by Solomon Osadolo
I hate that I don’t drink Coffee.
It’d probably help with me feeling cranky every time. I had no taste for sweet things when I was little and now I can’t stand things that are bitter. My parents missed the window to teach me to drink coffee or any of those shitty bitter things that are supposed to be good for you and whatnot. But what do you do when your kid hasn’t got a sweet mouth like they should? You strive for normalcy.
Normalcy sucks. But it is efficient.
I haven’t been home in a really long time. It’s funny how we keep longing to go home but never quite get to make it there. Because what’s supposed to be home isn’t by the time you’re grown. The people and the bricks are pretty much the same but the feeling isn’t. You return now, every once in a while, only to catch a wisp of the fond memories now buoyed by the faces of the people you love and in the eyes of those you must.
This is the third city I am settling into in the last 3 years. I have averaged a year in all three, going where work takes me. When I left home for university a decade ago, I was a precocious teenager seeking the thrill associated with unravelling the mysteries of the world. Six years and two majors later, one was not nearly as keen about the world as one once naively was. I’m not quite sure precociousness applies to teenagers anyway.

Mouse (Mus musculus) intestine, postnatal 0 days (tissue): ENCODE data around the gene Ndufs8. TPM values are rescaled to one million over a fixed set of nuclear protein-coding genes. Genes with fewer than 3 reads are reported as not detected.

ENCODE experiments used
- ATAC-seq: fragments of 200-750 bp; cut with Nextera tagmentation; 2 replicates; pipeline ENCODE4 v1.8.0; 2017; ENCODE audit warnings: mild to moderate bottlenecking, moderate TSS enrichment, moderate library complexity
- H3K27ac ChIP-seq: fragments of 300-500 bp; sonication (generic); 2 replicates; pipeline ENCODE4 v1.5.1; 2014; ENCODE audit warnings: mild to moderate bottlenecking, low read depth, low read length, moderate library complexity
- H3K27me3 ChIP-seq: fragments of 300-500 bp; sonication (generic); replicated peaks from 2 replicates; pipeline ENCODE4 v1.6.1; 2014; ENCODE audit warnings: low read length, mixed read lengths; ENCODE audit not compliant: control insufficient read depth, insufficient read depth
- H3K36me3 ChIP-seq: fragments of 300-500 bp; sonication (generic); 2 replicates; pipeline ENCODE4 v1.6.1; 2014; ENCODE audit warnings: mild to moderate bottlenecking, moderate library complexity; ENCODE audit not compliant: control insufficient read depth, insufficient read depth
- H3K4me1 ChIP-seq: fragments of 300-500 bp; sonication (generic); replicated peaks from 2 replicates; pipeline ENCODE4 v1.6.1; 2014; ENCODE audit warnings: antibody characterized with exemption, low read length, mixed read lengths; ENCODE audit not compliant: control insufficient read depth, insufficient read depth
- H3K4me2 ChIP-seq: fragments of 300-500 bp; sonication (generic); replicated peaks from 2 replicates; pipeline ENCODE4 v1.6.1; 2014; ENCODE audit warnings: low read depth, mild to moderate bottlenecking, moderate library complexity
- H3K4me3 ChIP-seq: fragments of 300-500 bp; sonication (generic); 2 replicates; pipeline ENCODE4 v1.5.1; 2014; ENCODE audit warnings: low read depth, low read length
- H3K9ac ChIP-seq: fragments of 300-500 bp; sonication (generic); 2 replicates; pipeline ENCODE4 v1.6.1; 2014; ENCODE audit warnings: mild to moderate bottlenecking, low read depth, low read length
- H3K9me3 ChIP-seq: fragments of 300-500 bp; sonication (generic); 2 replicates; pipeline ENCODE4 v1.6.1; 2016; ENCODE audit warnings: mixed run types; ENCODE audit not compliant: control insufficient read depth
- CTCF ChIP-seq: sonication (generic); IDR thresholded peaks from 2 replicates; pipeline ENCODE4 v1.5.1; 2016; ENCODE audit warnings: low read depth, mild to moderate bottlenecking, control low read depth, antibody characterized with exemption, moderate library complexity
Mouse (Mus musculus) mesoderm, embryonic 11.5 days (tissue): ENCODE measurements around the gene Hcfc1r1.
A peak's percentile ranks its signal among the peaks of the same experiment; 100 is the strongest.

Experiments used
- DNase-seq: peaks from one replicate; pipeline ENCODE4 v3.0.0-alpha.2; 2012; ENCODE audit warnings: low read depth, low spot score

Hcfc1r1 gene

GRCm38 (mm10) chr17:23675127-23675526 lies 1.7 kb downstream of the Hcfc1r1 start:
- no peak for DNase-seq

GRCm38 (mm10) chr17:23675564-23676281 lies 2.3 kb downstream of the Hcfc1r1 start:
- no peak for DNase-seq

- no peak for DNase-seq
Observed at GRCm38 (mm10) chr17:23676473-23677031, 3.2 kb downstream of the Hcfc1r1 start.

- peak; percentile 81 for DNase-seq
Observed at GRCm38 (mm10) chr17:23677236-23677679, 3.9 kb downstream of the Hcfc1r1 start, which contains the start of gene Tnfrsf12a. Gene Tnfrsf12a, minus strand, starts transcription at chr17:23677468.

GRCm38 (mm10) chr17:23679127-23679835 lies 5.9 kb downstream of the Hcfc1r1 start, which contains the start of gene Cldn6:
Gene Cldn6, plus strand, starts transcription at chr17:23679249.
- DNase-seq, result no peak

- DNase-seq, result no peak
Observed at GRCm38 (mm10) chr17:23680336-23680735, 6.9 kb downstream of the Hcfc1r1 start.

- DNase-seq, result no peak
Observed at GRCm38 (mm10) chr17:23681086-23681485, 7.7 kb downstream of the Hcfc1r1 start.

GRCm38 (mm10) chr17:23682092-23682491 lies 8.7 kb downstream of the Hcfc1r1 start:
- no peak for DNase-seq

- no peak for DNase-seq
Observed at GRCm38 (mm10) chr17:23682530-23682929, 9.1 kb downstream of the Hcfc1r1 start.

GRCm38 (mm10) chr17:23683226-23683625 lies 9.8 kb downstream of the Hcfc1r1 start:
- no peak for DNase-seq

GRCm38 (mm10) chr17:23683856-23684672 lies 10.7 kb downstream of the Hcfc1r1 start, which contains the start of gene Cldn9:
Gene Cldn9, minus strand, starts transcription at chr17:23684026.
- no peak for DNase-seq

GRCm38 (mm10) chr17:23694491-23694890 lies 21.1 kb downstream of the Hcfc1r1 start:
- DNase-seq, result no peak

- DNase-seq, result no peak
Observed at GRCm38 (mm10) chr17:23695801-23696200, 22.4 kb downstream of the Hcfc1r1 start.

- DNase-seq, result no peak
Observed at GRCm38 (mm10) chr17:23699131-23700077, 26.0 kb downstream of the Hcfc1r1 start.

I am not rich yet and it’s hard to not be a tad disappointed at the universe for not taking its cue – we should have already moved past this. Three years ago, when I hosted a breakfast TV show in the East and juggled a radio show in tandem, I was some kind of rock star. People would fawn at you in street corners, at events and market places that you’d have to keep up appearances. You had to be the guy who has got it all together and was really just waltzing through life. You’re on TV and you had it all figured out and had to be rich.
I’m still that rock star. No longer on TV though. I’ve broken into two other industries since – and changed cities twice in the process. It all sounds pretty remarkable when you hear me tell it. I even almost believe it when I see how some react to it. Maybe it is, I’m not quite sure. I just know my nomadic proclivities aren’t quite cured yet, albeit I am slightly more at rest at this current stop.
I am compromising my health on the regular now. Skipping on breakfast is a way of life for a lotta young people like me who have to wake up early and beat the Lagos morning traffic rush to get to work. Sodas and snacks for brunch, an undignified lunch, more Sodas and noodles or some other shitty dinner like that. That’s how a typical day goes. Then you try to get a really good meal at some point – usually over the weekend for me.
One barely gets enough sleep. But it’s been that way since University, so one has come to terms with that, somewhat. Exercise? Lol… now, there’s something that gets romanticized every now and again. The only sporting activity one does now is the Soda can Slam Dunk at the office – a really competitive pseudo basketball game, except that we’ve replaced the ball and hoops with soda cans and trash baskets respectively. Someday soon, I’ll just actually walk into that gym up the street and register myself, I say. Sweet nothings my mind whispers to my muscles already mired in mild atrophy, to keep them hoping that it isn’t quite the end of the world for them.